The 1st Annual San Jose Japantown Film Fesitval (J-Town FilmFest)
Friday, May 29 - Sunday, May 31, 2015
Jacinto "Tony" Siquig Northside Community Center and
The Japanese American Museum of San Jose
Tickets can be purchased through:
Brown Paper Tickets
FILM FESTIVAL SCHEDULE~
OPENING NIGHT - FRIDAY, MAY 29
Location: Jacinto "Tony" Siquig (JTS) Northside Community Center
7:00 PM Delano Manongs
Q&A with filmmaker Marissa Aroy and Luis Valdez notable playwright and founder of El Teatro Campesino follows the film screening PLUS
8:15 PM Special music event with Sonido Clash
SATURDAY, MAY 30
Location: JTS Northside Community Center
11:00 AM Hibakusha
12:45 PM Kumu Hina
3:00 PM Skin Stories
5:00 PM East Side Sushi
plus 7:15 PM Sushi reception
8:30 PM The People I've Slept With
CLOSING - SUNDAY, MAY 31
Location: Japanese American Museum of San Jose
1:00 PM Issei: The First Generation
FRIDAY, MAY 20
Delano Manongs: Forgotten Heroes of the United Farm Workers Movement (2014), directed by Marissa Aroy (who will be in attendance), and introduced by filmmaker and theatre producer Luis Valdez, tells the story of farm labor organizer Larry Itliong and a group of Filipino farm workers who instigated one of the American farm labor movement’s finest hours – The Delano Grape Strike of 1965 that brought about the creation of the United Farm Workers Union (UFW). While the movement is known for Cesar Chavez’s leadership and considered a Chicano movement, Filipinos played a pivotal role. Filipino labor organizer, Larry Itliong, a cigar-chomping union veteran, organized a group of 1500 Filipinos to strike against the grape growers of Delano, California, beginning a collaboration between Filipinos, Chicanos and other ethnic workers that would go on for years.
SATURDAY, MAY 30
Hibakusha (2012), animated short film directed by Choz Belen and Steven Nguyen centers around Kaz Suyeishi, a woman in her late fifties who begins to reminisce about her earlier years living in Hiroshima, Japan during the aftermath of the atomic bombing.
Kumu Hina (2014), directed by Emmy-award winning directors Dean Hamer and Joe Wilson, the film is a profile of native Hawaiian teacher and cultural activist Kumu Hina, a transgender woman embarking on marriage with a younger man. Hamer and Wilson create a full and lively picture of Hina’s charismatic leadership as role model and communicator of Hawaiian language and heritage as she embodies the ancient tribal tradition of the mahu, a revered two-spirit person who combines male and female energies.
Skin Stories: The Art and Culture of Polynesian Tattoo (2003), directed by Emiko Omori, Lisa Altieri and Karin Williams is a documentary that features traditional tattooing ceremonies, compelling interviews, and a breathtaking collection of tattoo body art tracing the roots of tattoo, highlighting individual stories and the evolution of cultural traditions in the Pacific.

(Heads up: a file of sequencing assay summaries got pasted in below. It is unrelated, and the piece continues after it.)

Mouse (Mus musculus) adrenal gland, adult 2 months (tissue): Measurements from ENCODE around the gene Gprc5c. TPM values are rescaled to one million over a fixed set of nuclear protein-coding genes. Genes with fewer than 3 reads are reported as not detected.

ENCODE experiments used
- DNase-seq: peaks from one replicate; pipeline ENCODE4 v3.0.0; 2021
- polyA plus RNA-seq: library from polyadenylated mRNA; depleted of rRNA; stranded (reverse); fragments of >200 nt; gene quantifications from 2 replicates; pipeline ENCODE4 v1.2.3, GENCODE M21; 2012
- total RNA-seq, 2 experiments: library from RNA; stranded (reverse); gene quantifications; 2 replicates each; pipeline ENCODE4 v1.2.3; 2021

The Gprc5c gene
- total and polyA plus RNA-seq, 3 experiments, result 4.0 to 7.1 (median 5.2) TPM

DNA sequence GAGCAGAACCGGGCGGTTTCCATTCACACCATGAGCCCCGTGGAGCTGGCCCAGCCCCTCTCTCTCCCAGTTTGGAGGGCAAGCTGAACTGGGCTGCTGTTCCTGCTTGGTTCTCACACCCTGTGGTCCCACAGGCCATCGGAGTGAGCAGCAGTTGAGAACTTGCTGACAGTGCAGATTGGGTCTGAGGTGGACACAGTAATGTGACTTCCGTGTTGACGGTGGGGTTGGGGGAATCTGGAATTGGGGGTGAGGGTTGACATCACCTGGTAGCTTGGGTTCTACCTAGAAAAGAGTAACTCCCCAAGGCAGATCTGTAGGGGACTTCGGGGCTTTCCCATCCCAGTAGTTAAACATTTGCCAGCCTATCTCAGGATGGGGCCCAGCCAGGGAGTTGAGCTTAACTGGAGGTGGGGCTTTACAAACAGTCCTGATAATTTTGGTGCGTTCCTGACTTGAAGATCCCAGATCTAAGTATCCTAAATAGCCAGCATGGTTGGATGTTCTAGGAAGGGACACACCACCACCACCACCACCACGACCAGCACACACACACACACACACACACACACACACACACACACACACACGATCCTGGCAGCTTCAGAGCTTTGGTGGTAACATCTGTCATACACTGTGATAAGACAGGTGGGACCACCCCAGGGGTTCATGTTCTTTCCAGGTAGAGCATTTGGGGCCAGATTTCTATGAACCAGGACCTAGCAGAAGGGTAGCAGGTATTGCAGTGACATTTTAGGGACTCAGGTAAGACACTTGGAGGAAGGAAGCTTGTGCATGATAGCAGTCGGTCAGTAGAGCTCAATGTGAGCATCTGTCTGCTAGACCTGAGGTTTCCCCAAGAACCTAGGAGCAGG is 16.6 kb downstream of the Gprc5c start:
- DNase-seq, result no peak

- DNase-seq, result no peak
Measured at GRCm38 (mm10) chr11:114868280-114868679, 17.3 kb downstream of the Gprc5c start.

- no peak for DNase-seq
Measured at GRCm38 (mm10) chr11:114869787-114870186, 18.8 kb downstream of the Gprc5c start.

East Side Sushi (2014), directed by Anthony Lucero, tells the story of Juana who can slice and dice anything with great speed and precision. After working at a fruit-vending cart for years, she decides to take a job at a local Japanese restaurant. Intrigued by the food, she learns to make a multitude of sushi on her own. Eventually Juana attempts to become a sushi chef, but is unable to because she is the 'wrong' race and gender. Against all odds, she embarks on a journey of self-discovery, determined to not let anyone stop her from achieving her dream.
The People I've Slept With (2009), directed by Quentin Lee, this sex comedy follows Angela Yang (Karin Anna Cheung), a young woman who enjoys sex and has had a number of partners. As mementos, she photographs her lovers and gives each of them a nickname. When she finds out she's pregnant, she decides to keep the baby. Yang then sets out to locate the five men who might be the father and decides if she can have a more permanent relationship with any of them.
CLOSING - SUNDAY, MAY 31
Issei: The First Generation (1984) - Shown only twice in 1984 on San Francisco television stations before falling into obscurity, this long lost documentary recently resurfaced thanks to the efforts of Lane Hirabayashi, a UCLA professor of Asian American studies, who tracked down the film’s director.
“It is probably the best single documentary about the first generation’s experiences in rural California that I know of because the Issei are able to tell their own story, in their own words,” said Hirabayashi, who is also the George & Sakaye Aratani Chair in Japanese American Incarceration, Redress and Community.